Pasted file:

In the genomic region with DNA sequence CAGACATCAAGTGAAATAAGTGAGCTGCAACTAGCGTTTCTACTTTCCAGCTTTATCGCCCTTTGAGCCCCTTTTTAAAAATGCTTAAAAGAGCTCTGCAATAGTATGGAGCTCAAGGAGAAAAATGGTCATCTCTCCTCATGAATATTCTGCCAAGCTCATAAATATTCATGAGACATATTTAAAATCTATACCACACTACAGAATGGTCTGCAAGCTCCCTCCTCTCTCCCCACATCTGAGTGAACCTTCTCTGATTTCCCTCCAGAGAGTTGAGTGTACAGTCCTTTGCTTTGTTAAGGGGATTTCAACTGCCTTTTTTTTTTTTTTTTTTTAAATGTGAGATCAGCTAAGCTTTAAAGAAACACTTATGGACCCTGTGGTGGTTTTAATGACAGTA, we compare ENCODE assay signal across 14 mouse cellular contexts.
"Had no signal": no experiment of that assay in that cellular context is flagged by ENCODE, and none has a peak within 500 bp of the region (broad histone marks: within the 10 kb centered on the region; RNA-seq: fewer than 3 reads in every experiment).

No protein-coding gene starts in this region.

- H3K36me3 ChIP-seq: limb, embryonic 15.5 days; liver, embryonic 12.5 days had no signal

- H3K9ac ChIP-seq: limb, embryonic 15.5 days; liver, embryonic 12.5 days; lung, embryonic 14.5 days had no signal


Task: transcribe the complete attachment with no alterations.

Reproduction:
In the genomic region with DNA sequence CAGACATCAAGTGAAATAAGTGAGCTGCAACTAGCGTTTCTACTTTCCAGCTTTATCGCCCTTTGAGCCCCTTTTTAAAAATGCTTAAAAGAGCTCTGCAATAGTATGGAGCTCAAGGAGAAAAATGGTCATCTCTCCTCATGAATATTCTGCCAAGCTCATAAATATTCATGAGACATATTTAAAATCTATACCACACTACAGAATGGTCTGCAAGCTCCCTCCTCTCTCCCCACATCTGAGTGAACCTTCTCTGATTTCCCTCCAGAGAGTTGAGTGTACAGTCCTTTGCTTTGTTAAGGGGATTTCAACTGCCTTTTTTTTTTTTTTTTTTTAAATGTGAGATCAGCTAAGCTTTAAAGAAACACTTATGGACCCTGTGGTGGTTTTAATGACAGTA, we compare ENCODE assay signal across 14 mouse cellular contexts.
"Had no signal": no experiment of that assay in that cellular context is flagged by ENCODE, and none has a peak within 500 bp of the region (broad histone marks: within the 10 kb centered on the region; RNA-seq: fewer than 3 reads in every experiment).

No protein-coding gene starts in this region.

- H3K36me3 ChIP-seq: limb, embryonic 15.5 days; liver, embryonic 12.5 days had no signal

- H3K9ac ChIP-seq: limb, embryonic 15.5 days; liver, embryonic 12.5 days; lung, embryonic 14.5 days had no signal